The Holy Prophet, peace be on him, had to deal with enemies who would not leave the Muslims at peace. They persecuted them and sought to wipe out Islam with the sword. He stood up against them and having established peace and security in the land, laid the foundations of an Islamic state and put the Islamic law in force. Among other laws he imposed the zakat on those upon whom it had been made obligatory and arranged for its recovery. During his time, no section of the Muslims refused to pay the zakat. He was, therefore, under no necessity to fight anyone on that score. This necessity arose in the case of Hazrat Abu Bakr who was refused the dues that the Holy Prophet had imposed, the recovery of which he arranged for and out of the proceeds of which he fulfilled the requirements of the state. Therefore, it became the duty of Hazrat Abu Bakr to recover those dues by force from the subjects of the Islamic state who refused to render them voluntarily.
History does not mention any case of a people whose default in the time of Hazrat Abu Bakr was confined merely to the non-payment of zakat and whom he fought. So far as we have been able to discover, those whom he fought had rebelled openly against the Islamic state. They had expelled from the territories under their control the functionaries who had been appointed by the Holy Prophet, peace be on him; those among them who adhered to Islam were massacred and they had raised forces for the purpose of fighting the Islamic state. Some of them advanced against Medina. Hazrat Abu Bakr had been left no choice but to fight them. Even if there had been any tribes whose default was limited to refusal to pay the zakat, and who called themselves Muslims, it had become necessary to fight them also as they withheld government revenues and refused to pay them.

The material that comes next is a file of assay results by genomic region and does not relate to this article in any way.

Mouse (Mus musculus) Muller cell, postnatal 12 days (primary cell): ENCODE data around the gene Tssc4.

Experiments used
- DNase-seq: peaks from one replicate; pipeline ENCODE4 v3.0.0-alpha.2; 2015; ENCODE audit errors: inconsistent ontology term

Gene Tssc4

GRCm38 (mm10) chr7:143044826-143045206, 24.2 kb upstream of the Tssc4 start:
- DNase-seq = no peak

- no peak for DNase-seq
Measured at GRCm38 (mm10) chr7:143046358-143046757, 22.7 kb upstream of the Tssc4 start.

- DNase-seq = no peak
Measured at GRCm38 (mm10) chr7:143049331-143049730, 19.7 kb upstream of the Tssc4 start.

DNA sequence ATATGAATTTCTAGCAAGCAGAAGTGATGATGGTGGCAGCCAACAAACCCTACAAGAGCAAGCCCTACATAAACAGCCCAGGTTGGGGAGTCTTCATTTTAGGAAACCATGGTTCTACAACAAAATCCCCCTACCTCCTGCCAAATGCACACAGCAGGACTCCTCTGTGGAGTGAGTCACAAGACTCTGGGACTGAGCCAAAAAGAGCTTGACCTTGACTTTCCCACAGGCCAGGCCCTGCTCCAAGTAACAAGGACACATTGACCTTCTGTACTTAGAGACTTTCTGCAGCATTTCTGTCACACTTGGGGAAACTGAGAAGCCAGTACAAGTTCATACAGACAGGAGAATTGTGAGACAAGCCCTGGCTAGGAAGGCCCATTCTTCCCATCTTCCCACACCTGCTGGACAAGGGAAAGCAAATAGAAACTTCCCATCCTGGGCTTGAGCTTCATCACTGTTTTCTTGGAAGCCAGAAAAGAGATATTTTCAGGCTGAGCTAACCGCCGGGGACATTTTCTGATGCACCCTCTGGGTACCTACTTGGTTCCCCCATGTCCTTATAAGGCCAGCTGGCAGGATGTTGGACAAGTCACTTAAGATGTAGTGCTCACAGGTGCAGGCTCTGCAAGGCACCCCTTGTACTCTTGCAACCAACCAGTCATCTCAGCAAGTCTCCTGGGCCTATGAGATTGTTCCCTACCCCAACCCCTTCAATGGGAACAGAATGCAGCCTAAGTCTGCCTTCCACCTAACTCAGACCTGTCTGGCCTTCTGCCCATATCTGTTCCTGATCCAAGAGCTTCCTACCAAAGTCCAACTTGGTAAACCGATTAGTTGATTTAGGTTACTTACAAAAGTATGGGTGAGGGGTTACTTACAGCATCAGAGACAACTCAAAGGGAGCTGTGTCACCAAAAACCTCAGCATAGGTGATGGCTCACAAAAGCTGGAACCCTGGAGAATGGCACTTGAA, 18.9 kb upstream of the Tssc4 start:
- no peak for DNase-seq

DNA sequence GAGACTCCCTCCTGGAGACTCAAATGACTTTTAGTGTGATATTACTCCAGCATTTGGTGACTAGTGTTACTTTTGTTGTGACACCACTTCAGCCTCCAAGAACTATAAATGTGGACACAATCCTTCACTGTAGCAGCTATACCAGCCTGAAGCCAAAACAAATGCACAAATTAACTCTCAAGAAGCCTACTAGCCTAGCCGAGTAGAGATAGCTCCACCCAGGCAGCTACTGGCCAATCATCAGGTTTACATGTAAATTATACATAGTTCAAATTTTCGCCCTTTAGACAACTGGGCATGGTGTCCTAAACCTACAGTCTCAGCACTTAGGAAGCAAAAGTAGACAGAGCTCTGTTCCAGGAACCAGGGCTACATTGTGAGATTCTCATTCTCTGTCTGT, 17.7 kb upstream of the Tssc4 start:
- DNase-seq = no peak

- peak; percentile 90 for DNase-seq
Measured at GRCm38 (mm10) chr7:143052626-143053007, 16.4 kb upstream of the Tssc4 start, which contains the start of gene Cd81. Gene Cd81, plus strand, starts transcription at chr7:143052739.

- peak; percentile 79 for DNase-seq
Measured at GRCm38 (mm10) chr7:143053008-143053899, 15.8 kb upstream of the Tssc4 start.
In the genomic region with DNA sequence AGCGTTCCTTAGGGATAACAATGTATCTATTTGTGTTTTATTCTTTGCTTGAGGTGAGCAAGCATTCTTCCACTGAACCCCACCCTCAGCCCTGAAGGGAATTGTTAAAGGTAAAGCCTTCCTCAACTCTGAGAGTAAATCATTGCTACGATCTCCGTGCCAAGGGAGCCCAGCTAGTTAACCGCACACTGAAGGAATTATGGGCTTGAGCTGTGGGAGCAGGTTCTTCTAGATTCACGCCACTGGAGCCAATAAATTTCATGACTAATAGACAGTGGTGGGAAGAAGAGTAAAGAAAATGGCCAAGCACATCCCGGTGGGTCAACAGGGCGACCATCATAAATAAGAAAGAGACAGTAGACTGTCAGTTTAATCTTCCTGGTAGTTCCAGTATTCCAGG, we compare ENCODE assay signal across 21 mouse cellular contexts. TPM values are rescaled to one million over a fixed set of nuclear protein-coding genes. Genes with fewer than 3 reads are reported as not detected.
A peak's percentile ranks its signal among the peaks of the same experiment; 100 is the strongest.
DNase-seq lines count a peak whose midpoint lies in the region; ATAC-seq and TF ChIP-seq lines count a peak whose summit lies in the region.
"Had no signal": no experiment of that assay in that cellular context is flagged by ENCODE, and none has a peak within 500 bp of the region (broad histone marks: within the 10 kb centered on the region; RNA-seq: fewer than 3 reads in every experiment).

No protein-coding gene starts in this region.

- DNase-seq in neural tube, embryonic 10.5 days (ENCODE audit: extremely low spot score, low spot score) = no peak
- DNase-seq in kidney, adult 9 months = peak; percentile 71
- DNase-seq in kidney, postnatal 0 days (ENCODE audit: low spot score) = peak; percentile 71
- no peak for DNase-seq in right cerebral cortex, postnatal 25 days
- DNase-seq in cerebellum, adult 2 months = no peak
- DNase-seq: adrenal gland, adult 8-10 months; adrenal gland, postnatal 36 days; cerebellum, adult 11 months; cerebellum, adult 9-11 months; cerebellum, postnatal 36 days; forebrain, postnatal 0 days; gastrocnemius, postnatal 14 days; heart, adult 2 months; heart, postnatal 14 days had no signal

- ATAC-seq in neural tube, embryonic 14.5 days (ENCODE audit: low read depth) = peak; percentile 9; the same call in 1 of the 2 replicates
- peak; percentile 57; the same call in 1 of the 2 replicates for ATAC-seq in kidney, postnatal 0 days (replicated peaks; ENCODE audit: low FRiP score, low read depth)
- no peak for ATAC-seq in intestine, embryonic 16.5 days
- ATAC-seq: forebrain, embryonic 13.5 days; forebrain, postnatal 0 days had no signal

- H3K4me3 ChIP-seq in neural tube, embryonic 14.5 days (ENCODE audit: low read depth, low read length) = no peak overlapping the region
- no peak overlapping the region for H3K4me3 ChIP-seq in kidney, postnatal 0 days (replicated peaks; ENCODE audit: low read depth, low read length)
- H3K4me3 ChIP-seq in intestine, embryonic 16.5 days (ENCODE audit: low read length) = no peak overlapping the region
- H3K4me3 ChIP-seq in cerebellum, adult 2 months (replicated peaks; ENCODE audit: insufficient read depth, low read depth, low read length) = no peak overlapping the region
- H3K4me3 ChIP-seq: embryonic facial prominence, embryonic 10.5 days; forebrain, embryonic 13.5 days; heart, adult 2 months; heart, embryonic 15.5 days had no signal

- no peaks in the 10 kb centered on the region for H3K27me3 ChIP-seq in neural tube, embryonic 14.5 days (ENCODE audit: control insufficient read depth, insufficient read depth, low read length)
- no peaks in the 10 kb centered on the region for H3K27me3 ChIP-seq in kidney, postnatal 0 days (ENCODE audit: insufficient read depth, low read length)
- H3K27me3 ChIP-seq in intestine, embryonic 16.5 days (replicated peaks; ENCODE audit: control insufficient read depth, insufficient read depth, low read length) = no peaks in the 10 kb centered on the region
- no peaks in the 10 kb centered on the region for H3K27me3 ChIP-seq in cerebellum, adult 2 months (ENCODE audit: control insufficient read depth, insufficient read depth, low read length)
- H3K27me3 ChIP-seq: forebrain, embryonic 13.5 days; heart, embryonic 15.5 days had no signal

Our opponents cite the case of a woman apostate, Umm Qarfah, who was put to death under the authority of Hazrat Abu Bakr. In her case also, it was not a simple case of apostacy. It is recorded in Masboot, Vol. X, p110: Umm Qarfah had as many as thirty sons, whom she constantly exhorted to fight the Muslims. Thus she paid the penalty of treason against the state and was not punished on account of her apostacy.